Author(s): Ben Wood
The US handset market continues to be dominated by the top wireless carriers, and if a handset brand doesn't make it into carrier channels, it's unlikely to make it big in the country. It's a fact that HMD Global knows well, and the company has clearly worked hard to get its smartphones into the line-up of the two largest carriers in the US.
Cricket Wireless, AT&T's prepaid sub-brand, is now selling the Nokia 3.1 Plus, a smartphone for the value-seeking segment of the market, priced at $160. The phone sports a six-inch display with a resolution of 720 x 1440 pixels, and ships with Android 9.0 Pie, running on a MediaTek chipset. It comes with 32GB of internal storage and has a microSD slot for storage expansion. It also features a dual-rear camera set-up with 13-megapixel and five-megapixel lenses.
Verizon will begin selling the Nokia 2 V smartphone from today. This is a prepaid entry phone with a 5.5-inch high-definition display, an eight-megapixel camera on the rear and a five-megapixel front camera. It offers 8GB of on-board storage. Pricing was not revealed for this phone, but the specifications point to competitive entry-level positioning.
Prepaid isn't the preferred channel for smartphone makers, but for HMD Global this is at least a foot in the door of the two largest wireless carriers in the US. The Chinese-backed Finnish company is now able to get the venerable Nokia brand onto store shelves, and this will be a test of how consumers respond to the devices.
During the past year, Nokia phones have been available on the open market in the US, unlocked and without operator affiliation. But this affords very limited exposure. The Nokia name hadn't been seen on carrier shelves since about 2014 when Microsoft owned the brand, and even in Nokia's heyday the US market was always a challenge. The company never achieved the levels of brand recognition and adoption seen virtually everywhere else in the world.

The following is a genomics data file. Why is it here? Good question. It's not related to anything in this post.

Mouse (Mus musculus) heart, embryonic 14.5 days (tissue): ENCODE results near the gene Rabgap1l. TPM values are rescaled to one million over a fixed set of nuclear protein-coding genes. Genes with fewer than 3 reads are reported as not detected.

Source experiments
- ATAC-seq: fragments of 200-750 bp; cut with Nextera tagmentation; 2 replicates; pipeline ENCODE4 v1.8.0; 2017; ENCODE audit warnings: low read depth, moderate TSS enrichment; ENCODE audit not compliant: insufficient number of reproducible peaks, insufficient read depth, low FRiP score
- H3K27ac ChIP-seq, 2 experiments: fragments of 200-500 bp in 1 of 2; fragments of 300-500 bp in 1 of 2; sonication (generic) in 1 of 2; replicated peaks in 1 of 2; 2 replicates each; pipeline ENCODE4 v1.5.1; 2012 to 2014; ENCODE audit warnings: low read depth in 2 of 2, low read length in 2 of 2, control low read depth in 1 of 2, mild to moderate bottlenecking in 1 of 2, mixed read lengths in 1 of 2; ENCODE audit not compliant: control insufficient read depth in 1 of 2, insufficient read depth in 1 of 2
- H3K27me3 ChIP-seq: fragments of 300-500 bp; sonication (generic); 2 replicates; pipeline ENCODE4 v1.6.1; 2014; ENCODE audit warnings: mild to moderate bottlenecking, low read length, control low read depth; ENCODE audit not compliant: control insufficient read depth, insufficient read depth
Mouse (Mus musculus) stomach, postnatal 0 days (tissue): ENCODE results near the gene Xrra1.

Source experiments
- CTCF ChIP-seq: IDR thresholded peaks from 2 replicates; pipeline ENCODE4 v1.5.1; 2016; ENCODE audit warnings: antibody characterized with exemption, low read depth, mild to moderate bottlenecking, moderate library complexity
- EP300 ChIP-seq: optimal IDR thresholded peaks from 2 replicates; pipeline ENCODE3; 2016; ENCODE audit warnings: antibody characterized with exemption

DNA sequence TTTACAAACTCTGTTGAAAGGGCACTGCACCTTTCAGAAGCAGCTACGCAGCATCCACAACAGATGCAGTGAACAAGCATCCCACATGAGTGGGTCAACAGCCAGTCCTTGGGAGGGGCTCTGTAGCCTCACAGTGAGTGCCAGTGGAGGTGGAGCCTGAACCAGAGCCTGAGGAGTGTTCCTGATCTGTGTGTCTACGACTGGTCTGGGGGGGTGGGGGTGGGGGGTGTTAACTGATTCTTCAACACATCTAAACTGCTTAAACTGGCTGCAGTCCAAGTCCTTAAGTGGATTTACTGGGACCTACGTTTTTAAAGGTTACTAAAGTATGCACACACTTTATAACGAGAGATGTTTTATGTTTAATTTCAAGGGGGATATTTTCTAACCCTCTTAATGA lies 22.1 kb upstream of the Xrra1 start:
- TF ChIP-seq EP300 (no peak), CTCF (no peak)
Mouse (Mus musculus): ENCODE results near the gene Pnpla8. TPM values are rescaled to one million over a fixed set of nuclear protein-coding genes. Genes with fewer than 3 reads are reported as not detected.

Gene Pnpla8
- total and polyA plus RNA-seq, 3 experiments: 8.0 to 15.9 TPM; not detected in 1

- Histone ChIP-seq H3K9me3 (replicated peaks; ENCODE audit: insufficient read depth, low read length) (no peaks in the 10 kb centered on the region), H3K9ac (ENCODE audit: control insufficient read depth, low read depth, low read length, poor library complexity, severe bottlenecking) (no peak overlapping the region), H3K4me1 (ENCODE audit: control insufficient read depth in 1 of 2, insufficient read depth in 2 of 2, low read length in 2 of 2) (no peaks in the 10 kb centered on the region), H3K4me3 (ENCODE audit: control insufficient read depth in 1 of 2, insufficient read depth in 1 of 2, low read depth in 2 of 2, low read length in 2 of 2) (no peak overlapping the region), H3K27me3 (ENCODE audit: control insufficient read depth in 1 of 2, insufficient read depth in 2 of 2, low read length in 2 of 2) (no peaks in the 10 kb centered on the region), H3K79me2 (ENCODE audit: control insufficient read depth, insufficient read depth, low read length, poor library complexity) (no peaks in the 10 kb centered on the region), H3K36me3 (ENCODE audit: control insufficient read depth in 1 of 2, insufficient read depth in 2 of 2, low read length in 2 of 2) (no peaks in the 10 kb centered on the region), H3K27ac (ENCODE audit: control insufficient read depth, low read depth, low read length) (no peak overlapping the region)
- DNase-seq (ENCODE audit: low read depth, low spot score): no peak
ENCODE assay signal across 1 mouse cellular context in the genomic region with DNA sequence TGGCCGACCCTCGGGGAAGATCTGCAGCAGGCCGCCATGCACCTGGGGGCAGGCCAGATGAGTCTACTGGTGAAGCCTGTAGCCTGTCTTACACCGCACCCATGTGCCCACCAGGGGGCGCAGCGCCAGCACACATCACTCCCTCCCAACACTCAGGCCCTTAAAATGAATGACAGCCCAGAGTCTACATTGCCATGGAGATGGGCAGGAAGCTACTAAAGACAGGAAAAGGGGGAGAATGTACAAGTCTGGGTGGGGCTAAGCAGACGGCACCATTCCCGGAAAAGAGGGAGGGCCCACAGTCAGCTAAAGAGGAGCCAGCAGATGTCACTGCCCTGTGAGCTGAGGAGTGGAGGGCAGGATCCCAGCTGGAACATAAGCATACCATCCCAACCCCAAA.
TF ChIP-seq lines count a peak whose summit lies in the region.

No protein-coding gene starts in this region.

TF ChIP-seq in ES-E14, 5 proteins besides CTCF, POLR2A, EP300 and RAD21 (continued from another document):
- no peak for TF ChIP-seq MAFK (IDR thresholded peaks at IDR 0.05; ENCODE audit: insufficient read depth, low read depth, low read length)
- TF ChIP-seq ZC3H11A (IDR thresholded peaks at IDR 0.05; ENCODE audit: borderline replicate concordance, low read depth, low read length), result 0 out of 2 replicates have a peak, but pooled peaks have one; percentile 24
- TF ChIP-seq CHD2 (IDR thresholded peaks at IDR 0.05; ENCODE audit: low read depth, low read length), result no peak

If these smartphones from HMD Global sell well, they could potentially open the door to other carriers ranging Nokia handsets. Ultimately, the company's goal must be to get its higher-end smartphones into the post-paid line-ups of the top wireless carriers.
HMD Global has done a good job of bringing the Nokia phone brand back to life so far. It's now hovering around being the 10th largest smartphone maker in the world, a sign that licensing the Nokia brand has been a successful strategy. There's no doubt that HMD Global is due a great deal of credit, but without the Nokia name, it's unlikely we'd be writing about the company today.
In addition to its efforts in the US, HMD Global is also tapping the red-hot Indian handset market that Nokia once ruled. An estimated 150 million smartphones were sold in India in 2018. HMD Global entered the market in 2017 and since then Nokia phones have enjoyed healthy growth there. The launch of several smartphones and feature phones from a highly recognizable brand that's synonymous with good quality and craftsmanship have helped Nokia gain market share in the country in a short span of less than two years.
The US market is an altogether more daunting challenge, and was always difficult for Nokia smartphones, whether they were Symbian or Windows Phone-based devices. The market is dominated by the big players, mainly Apple and Samsung, which together have about 70 percent of the market. It's going to be a tough journey for HMD Global, but future success demands scale and cracking the US can help the company achieve it.